GLOBALIZATION IN INDONESIA

by 11:24 AM 0 COMMENTS

One of the main arguments for globalization is that it's improving the lives of people in poor counties. Sure, developed nations are losing jobs, but it is lifting up the most impoverished people on the planet. That sounds nice, but like most of the claims of the globalists, it is a lie. There are many examples we could use to point out this lie, but none is clearer than Indonesia.

For some time I have been perplexed as to why Indonesia is poor. I know a few Indonesian people and have found them to be exceptionally intelligent and hard working. Their culture is one that should breed success. With a booming population (the 4th largest in the world) they have no shortage of labor resources. They have an ideal location with many ports to both the Pacific and Indian oceans. When it comes to natural resources they are one of the richest countries on earth. On paper they should be a major rising economy competing with China and India, but they remain poor. What is the reason for this? Their nation has been enslaved by the globalists.

Globalization began over four decades ago, in Indonesia. America's post WWII boom was ending. Unions and government red tape were driving down the profits of many western companies. Like many countries in Asia, Indonesia was recovering from years of colonial exploitation and a brutal Japanese occupation during WWII.

Suharto
In 1968, military strong man Suharto (with western backing) took control of the country. He would rule for the next 32 years. During this time, over one million people were killed; mass graves are still being found.

While Suharto had the backing of several western nations; it was his ties with central banks and large corporations that secured his power. Companies such as Nike entered Indonesia and opened large factories employing thousands, with slave wages. Suharto's strong arm kept the workers in line and silent.

To the outside world, Indonesia's economy appeared to be prospering. However, the prosperity was not real; it was actually being driven by billions in loans from the IMF and World Bank. Meanwhile, Suharto and his family were secretly funneling 30% of the loans into their own private bank accounts. After Suharto and his family were overthrown, the banks still demanded their money, with large amounts of interest.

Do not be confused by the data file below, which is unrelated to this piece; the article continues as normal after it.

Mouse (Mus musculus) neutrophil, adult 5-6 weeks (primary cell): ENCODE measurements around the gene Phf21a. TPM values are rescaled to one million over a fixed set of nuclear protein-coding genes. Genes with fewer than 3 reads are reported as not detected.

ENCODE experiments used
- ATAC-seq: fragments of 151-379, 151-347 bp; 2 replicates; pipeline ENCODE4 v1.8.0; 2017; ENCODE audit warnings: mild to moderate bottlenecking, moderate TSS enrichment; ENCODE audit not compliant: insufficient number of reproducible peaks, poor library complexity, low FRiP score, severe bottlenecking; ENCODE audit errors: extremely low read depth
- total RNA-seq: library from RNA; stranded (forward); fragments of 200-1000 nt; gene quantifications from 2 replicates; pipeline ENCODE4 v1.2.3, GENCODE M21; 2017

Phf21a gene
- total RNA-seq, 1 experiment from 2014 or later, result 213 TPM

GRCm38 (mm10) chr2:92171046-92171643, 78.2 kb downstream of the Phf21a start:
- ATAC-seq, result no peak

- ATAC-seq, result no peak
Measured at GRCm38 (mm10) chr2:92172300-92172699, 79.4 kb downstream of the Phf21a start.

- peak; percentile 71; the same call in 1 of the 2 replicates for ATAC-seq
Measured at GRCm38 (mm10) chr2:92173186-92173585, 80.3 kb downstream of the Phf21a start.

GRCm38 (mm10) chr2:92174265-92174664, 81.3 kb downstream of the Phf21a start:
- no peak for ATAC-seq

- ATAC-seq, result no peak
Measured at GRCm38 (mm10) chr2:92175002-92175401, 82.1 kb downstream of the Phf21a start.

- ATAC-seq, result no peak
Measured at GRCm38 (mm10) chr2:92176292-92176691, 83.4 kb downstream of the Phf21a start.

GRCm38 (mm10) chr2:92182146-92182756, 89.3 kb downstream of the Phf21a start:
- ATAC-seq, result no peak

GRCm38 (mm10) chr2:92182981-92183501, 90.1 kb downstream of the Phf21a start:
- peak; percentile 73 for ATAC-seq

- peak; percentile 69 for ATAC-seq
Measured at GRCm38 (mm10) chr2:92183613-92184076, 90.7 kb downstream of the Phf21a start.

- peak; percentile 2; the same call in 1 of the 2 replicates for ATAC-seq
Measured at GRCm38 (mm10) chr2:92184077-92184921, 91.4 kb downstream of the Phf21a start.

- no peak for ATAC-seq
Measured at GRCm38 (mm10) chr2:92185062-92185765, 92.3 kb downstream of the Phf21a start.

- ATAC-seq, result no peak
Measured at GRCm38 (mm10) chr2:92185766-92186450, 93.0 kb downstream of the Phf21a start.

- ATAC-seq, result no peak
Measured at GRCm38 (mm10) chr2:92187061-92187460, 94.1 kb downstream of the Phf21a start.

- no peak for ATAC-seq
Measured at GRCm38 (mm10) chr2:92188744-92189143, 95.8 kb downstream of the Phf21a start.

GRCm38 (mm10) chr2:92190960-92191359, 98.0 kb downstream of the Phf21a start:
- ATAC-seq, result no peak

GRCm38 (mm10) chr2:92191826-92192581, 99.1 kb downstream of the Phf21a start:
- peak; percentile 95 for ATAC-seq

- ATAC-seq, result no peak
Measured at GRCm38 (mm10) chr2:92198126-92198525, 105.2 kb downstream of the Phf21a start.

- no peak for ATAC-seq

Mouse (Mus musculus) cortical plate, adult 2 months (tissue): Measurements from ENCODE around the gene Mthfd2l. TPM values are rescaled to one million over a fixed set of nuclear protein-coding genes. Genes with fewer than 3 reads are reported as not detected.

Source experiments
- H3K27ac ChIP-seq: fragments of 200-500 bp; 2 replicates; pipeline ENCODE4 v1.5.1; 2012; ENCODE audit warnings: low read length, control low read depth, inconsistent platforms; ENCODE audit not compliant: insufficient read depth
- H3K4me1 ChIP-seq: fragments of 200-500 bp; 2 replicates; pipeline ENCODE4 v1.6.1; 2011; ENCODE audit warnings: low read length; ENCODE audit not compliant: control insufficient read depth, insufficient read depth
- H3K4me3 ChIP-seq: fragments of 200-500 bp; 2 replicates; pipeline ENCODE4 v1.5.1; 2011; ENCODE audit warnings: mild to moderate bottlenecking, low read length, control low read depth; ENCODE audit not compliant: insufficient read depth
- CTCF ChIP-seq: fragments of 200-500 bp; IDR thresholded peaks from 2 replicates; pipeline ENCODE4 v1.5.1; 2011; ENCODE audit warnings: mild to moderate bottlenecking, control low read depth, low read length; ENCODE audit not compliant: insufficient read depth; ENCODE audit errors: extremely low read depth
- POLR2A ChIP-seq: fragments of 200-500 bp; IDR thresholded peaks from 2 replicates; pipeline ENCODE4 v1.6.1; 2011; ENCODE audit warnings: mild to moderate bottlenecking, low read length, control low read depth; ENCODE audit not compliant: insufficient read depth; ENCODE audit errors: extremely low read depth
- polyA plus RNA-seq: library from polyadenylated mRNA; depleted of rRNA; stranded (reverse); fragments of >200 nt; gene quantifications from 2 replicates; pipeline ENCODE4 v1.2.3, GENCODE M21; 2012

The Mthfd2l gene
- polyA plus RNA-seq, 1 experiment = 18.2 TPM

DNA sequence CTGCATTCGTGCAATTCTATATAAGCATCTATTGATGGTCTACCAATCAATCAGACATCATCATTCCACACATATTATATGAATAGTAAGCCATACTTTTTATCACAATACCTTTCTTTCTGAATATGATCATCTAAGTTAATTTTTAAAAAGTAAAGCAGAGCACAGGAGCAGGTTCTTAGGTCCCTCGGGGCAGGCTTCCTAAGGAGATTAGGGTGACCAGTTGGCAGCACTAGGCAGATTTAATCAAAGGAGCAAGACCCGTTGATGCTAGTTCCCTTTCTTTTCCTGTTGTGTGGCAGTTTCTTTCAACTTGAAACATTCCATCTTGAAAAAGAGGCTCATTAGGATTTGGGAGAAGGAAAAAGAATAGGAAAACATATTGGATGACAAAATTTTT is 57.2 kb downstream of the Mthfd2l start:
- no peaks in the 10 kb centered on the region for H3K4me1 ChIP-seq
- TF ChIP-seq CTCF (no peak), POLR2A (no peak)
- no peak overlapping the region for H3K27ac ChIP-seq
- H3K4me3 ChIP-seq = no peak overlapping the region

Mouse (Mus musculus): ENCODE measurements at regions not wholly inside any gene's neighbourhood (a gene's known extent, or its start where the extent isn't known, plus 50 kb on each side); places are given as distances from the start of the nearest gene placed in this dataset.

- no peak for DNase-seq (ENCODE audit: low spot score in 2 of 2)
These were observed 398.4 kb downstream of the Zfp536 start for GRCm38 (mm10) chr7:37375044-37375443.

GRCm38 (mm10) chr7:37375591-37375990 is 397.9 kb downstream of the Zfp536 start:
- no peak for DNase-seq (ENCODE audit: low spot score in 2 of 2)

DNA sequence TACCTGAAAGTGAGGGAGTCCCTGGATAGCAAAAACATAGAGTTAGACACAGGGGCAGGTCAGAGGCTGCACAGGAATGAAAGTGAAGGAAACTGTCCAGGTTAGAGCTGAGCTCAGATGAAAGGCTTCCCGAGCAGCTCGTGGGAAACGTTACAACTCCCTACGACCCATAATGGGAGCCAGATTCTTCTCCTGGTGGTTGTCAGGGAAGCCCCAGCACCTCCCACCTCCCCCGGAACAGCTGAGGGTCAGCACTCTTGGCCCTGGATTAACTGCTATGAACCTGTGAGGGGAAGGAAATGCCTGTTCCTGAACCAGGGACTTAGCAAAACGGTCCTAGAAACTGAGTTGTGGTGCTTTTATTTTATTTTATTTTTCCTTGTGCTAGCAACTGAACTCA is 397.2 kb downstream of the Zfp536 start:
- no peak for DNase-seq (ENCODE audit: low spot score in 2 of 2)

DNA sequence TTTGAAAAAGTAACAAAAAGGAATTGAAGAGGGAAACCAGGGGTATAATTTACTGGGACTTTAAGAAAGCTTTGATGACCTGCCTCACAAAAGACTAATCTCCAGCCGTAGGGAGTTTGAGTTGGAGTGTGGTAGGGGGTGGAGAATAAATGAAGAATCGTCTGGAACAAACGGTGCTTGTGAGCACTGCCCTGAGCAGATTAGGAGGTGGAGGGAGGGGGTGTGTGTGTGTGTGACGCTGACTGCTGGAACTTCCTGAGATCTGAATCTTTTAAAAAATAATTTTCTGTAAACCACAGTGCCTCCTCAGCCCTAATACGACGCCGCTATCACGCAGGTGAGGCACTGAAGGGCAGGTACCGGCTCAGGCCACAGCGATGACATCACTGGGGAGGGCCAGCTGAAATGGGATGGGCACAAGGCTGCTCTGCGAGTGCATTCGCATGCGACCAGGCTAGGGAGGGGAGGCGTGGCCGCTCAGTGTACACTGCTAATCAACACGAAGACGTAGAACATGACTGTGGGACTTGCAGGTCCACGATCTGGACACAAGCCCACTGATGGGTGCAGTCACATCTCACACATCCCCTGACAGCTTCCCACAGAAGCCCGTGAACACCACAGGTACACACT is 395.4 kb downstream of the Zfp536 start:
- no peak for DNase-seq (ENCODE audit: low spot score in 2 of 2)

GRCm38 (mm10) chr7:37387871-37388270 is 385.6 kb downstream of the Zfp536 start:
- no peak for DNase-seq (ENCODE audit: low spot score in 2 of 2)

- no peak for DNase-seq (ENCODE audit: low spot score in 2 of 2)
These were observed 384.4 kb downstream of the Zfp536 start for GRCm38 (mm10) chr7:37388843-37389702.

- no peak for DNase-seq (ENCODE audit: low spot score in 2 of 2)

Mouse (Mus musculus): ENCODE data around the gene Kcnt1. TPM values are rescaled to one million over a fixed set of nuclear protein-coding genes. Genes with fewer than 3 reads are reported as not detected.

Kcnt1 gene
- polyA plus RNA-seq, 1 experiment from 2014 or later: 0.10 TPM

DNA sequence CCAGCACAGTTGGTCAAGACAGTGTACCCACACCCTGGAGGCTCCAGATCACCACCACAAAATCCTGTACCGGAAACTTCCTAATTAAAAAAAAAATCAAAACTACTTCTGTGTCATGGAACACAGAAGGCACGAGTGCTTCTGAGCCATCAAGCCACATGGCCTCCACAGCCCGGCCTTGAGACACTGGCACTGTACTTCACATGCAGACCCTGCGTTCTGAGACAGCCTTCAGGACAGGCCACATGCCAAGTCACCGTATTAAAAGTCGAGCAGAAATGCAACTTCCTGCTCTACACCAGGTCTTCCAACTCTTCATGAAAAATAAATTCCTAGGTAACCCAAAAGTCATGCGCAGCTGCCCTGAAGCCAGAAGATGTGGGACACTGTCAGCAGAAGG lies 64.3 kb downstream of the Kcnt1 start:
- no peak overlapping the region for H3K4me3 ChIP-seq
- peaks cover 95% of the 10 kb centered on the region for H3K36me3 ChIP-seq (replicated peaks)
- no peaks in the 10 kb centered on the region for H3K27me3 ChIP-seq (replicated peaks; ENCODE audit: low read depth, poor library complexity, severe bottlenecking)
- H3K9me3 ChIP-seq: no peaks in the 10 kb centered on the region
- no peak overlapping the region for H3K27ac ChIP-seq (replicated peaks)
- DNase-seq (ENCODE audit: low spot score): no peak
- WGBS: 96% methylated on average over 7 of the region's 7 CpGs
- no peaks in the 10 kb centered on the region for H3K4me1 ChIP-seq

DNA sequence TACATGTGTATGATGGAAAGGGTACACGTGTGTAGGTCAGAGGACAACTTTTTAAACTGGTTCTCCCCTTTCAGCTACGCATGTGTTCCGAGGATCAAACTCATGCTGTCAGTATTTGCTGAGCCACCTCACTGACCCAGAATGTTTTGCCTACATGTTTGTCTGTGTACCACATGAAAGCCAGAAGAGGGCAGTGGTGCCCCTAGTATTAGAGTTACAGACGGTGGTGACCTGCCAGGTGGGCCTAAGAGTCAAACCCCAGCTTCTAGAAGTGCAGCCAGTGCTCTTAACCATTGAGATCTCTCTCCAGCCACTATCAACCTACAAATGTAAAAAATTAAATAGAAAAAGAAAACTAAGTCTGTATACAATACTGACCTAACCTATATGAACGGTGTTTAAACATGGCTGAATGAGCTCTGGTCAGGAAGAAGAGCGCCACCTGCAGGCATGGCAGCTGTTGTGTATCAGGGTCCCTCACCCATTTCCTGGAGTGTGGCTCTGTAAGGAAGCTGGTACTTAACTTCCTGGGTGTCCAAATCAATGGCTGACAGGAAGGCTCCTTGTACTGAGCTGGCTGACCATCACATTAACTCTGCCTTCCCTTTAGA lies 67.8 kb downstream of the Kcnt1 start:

George Soros
This is a blog that leans heavily to the right. I despise the political views and projects or George Soros, but that is not what this is about. George Soros has actually done some incredibly evil things, he should have been imprisoned. Nowhere has he done more harm than in Indonesia.

You may have heard about how Soros made billions by short selling and collapsing the Malaysian currency, he did the same thing in other places. In Malaysia he devalued the currency 15%; in Indonesia he devalued it by 25%. Suddenly the cost of living shot through the roof, while the international corporations refused to increase wages. The people became angry and rose up against the government of Suharto. However, the central banks (that were actually running the country) replaced Suharto with a new front man.

In the aftermath the nation found itself in deep debt, being lead by politicians that have been bought off by the banks and international corporations. To this day, George Soros is regarded as a hero of the little man by western media outlets. He even has the audacity to lecture Indonesia about what it needs to do to become a part of the global economy.

Sadly, I don't think the worst is behind Indonesia. I think the artificially created world food shortages will soon be having a large impact on that nation. I would not be surprised to see the government overthrown, and Western governments under the guise of a humanitarian mission set up permanent military operations there. Its strategic location would make it a great value to the military industrial complex.

It could never happen here, right?
This is what globalization does. It takes power from the people and consolidates it into the hands of select elite. It started in poor nations, and it's spreading to the rich nations. We see them inflating our currency and driving up the cost of living. We see them passing laws and taxes that destroy small businesses, while they give trillions in bailouts to the banks and large corporations. It’s time to wake up! If we do not, Indonesia's past will become our future.



Parnell Tator

Developer

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